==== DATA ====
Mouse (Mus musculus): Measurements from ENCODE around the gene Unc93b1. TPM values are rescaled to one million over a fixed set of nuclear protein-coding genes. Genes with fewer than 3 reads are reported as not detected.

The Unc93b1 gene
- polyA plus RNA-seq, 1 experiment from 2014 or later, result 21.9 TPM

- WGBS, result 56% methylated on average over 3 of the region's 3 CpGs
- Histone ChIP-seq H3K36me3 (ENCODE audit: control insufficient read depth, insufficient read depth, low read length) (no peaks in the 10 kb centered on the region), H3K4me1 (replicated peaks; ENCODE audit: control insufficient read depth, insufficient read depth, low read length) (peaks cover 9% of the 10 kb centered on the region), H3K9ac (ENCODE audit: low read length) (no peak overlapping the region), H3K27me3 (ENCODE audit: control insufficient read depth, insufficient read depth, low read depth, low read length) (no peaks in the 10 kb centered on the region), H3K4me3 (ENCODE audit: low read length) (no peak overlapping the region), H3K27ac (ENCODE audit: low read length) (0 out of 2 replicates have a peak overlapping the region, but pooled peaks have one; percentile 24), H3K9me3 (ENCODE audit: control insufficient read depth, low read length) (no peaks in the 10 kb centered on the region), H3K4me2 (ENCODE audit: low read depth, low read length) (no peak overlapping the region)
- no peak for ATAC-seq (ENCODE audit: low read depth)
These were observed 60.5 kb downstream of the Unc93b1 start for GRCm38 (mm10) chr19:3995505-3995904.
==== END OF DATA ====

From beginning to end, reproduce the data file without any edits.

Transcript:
Mouse (Mus musculus): Measurements from ENCODE around the gene Unc93b1. TPM values are rescaled to one million over a fixed set of nuclear protein-coding genes. Genes with fewer than 3 reads are reported as not detected.

The Unc93b1 gene
- polyA plus RNA-seq, 1 experiment from 2014 or later, result 21.9 TPM

- WGBS, result 56% methylated on average over 3 of the region's 3 CpGs
- Histone ChIP-seq H3K36me3 (ENCODE audit: control insufficient read depth, insufficient read depth, low read length) (no peaks in the 10 kb centered on the region), H3K4me1 (replicated peaks; ENCODE audit: control insufficient read depth, insufficient read depth, low read length) (peaks cover 9% of the 10 kb centered on the region), H3K9ac (ENCODE audit: low read length) (no peak overlapping the region), H3K27me3 (ENCODE audit: control insufficient read depth, insufficient read depth, low read depth, low read length) (no peaks in the 10 kb centered on the region), H3K4me3 (ENCODE audit: low read length) (no peak overlapping the region), H3K27ac (ENCODE audit: low read length) (0 out of 2 replicates have a peak overlapping the region, but pooled peaks have one; percentile 24), H3K9me3 (ENCODE audit: control insufficient read depth, low read length) (no peaks in the 10 kb centered on the region), H3K4me2 (ENCODE audit: low read depth, low read length) (no peak overlapping the region)
- no peak for ATAC-seq (ENCODE audit: low read depth)
These were observed 60.5 kb downstream of the Unc93b1 start for GRCm38 (mm10) chr19:3995505-3995904.